What are the other Names for this Test? (Equivalent Terms)
- Thyroid Function Panel Blood Tests
What is Thyroid Panel Tests? (Background Information)
- The thyroid gland is situated in the front of the throat, just below the cartilage of the Adam’s apple. It produces 3 main hormones that affect nearly every cell in the body
- The 2 thyroid gland hormones namely, thyroxine (T4) and triiodothyronine (T3), increase body metabolism. They increase consumption of energy and oxygen, and also stimulate growth and development
- The third hormone produced by the thyroid gland is calcitonin, made by C cells. It plays a role in decreasing calcium levels in blood, by stimulating calcium excretion by the kidneys, and through calcium uptake by the bones
- The pituitary gland stimulates the thyroid gland, through production of thyroid-stimulating hormone (TSH). TSH production is in turn stimulated by thyrotropin-releasing hormone (TRH), from the hypothalamus of the brain
- The system operates via a negative feedback loop; TSH stimulates thyroid gland hormone production, whose increase then inhibits TRH production by the brain. This results in decreased stimulation of TSH production, leading to decreased thyroid gland hormones
- The thyroid gland uses iodine to make T4and T3. Without iodine, the production of these hormones is stopped or reduced. This can lead to the formation of goiter (swelling) in the neck, as levels of fluid and hormone precursors accumulate
- Another medical condition of the thyroid gland is that it gets mistakenly targeted by the immune system. This leads to tissue destruction and impaired thyroid function
- The Thyroid Panel Tests are a group of blood tests to assess the levels of the thyroid gland hormones T4 and T3. Additionally, it also assesses the levels of TSH. This helps in diagnosing disorders of thyroid hormone production
What are the Clinical Indications for performing the Thyroid Panel Tests?
Following are the clinical indications for performing Thyroid Panel Tests:
- Rapid weight change
- Protruding eyes (exophthalmos)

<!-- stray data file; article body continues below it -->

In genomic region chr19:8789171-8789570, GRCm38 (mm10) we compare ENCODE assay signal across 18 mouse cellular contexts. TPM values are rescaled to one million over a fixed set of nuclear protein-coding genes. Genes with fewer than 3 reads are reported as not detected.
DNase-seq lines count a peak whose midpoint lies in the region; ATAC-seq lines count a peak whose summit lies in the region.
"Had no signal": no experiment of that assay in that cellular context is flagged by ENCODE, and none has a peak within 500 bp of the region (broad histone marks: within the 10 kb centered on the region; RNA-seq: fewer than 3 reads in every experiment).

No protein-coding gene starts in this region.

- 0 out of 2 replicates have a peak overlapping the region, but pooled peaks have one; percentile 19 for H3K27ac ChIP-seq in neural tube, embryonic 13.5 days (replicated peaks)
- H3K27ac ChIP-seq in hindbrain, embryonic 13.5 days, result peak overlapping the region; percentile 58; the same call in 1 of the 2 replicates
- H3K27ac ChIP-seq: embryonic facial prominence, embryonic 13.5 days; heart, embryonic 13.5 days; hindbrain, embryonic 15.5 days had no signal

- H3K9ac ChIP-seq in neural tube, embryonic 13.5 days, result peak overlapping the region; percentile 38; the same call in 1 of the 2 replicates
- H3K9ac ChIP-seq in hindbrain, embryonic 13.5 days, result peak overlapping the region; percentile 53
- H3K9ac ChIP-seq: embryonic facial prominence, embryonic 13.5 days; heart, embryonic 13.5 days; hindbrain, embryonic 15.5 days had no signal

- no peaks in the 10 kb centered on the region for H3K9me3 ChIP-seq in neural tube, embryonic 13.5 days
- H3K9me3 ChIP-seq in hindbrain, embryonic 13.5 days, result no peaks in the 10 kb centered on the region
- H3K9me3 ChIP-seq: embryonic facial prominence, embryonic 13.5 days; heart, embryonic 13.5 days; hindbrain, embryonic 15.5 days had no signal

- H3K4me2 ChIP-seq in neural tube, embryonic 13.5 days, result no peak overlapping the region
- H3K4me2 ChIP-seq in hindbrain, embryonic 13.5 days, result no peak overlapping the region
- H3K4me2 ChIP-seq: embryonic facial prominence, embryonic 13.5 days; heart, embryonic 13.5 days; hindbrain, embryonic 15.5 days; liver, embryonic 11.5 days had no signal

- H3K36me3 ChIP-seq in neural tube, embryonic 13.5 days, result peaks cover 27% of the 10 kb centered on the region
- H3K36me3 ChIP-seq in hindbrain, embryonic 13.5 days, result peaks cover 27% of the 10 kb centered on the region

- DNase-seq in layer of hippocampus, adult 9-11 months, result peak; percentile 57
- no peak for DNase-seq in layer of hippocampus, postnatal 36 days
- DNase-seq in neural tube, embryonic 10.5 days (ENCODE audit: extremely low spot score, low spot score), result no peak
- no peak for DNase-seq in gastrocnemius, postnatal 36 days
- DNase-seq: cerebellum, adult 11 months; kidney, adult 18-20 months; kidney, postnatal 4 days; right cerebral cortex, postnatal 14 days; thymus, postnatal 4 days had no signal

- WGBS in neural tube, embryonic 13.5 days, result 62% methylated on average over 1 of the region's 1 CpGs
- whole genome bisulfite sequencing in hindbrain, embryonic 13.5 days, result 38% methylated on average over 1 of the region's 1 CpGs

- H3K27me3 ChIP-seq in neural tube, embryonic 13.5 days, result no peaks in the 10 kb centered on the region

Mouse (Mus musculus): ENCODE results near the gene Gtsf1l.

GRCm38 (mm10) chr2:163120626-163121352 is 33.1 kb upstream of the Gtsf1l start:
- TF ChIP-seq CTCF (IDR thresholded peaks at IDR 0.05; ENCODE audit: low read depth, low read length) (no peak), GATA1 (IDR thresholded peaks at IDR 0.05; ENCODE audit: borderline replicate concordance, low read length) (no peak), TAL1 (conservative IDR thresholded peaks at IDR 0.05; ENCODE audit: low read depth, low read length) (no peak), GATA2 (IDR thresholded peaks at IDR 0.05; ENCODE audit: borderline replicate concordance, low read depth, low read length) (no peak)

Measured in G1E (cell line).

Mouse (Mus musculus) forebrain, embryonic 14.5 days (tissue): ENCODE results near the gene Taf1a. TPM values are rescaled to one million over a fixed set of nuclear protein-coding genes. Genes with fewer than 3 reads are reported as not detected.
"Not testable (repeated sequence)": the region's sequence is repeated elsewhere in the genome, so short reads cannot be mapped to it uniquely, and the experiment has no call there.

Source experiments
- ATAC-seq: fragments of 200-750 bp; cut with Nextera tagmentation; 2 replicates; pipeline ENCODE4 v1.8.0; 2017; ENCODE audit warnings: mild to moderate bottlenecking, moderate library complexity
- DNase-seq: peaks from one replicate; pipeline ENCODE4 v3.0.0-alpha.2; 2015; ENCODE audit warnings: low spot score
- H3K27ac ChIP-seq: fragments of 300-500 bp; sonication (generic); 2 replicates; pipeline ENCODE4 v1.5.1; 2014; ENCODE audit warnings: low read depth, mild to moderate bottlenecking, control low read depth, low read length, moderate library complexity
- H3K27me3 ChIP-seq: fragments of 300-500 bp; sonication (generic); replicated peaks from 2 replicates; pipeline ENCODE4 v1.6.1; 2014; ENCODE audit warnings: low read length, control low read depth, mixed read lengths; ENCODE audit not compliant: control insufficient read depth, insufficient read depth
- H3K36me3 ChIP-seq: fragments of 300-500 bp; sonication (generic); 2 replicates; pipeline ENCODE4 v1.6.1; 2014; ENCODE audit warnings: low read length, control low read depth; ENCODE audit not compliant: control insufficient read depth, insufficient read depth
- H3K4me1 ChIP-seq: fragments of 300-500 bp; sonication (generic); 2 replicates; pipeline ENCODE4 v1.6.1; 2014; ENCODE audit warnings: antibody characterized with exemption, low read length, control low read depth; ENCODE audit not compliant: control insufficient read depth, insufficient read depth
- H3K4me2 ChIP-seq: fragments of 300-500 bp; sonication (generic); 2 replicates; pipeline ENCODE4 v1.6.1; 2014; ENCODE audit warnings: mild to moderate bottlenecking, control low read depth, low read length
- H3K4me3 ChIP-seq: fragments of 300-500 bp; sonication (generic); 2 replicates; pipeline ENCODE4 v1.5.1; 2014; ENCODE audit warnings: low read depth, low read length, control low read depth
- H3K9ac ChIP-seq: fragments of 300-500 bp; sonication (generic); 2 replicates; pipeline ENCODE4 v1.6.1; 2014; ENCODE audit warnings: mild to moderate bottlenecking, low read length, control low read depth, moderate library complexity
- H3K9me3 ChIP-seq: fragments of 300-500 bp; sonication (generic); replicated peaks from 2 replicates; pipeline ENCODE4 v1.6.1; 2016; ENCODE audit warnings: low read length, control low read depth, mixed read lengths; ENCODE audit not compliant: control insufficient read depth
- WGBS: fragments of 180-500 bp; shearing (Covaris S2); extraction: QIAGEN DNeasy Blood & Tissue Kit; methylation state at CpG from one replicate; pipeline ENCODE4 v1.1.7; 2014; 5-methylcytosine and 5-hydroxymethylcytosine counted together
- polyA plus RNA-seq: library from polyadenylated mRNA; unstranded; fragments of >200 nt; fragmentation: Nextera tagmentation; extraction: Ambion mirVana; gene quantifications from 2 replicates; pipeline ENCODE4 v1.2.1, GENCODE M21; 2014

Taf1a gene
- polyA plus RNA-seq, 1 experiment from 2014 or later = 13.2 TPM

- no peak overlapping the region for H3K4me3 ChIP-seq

- Hair loss
- Menstrual irregularity
- Rapid heart rate
How is the Specimen Collected for Thyroid Panel Tests?
Following is the specimen collection process for Thyroid Panel Tests:
Sample required: Blood
Process: Insertion of a needle into an arm vein.
Preparation required: No special preparation is needed prior to the test.
What is the Significance of the Thyroid Panel Tests Result?
The significance of Thyroid Panel Tests is explained:
- High levels of thyroid-stimulating hormone (TSH) may indicate hypothyroidism, if T3 and T4 levels are also not elevated
- Low levels of TSH may indicate hyperthyroidism, if T3 and T4 levels are high or normal
- Low levels of TSH, coupled with low or normal T3 and T4 levels, may indicate secondary hypothyroidism
The laboratory test results are NOT to be interpreted as results of a "stand-alone" test. The test results have to be interpreted after correlating with suitable clinical findings and additional supplemental tests/information. Your healthcare providers will explain the meaning of your tests results, based on the overall clinical scenario.
Additional and Relevant Useful Information:
- The thyroid-stimulating hormone (TSH) test is often performed, before other tests in the panel are performed
- Certain factors interfere with the results of the Thyroid Panel Tests. These include altitude, pregnancy, age, and nutrition status
Certain medications that you may be currently taking may influence the outcome of the test. Hence, it is important to inform your healthcare provider, the complete list of medications (including any herbal supplements) you are currently taking. This will help the healthcare provider interpret your test results more accurately and avoid unnecessary chances of a misdiagnosis.
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References and Information Sources used for the Article:
Lab Tests Online (2013, July 18). Retrieved October 12, 2014 from http://labtestsonline.org/understanding/analytes/thyroid-panel/
Martini, F., Nath, J. L., & Bartholomew, E. F. (2012). Fundamentals of anatomy & physiology (9th ed.). San Francisco: Benjamin Cummings.
Schnell, Z. B., Van, L. A., & Kranpitz, T. R. (2003). Davis's Comprehensive handbook of laboratory and diagnostic tests: With nursing implications. Philadelphia: F.A. Davis.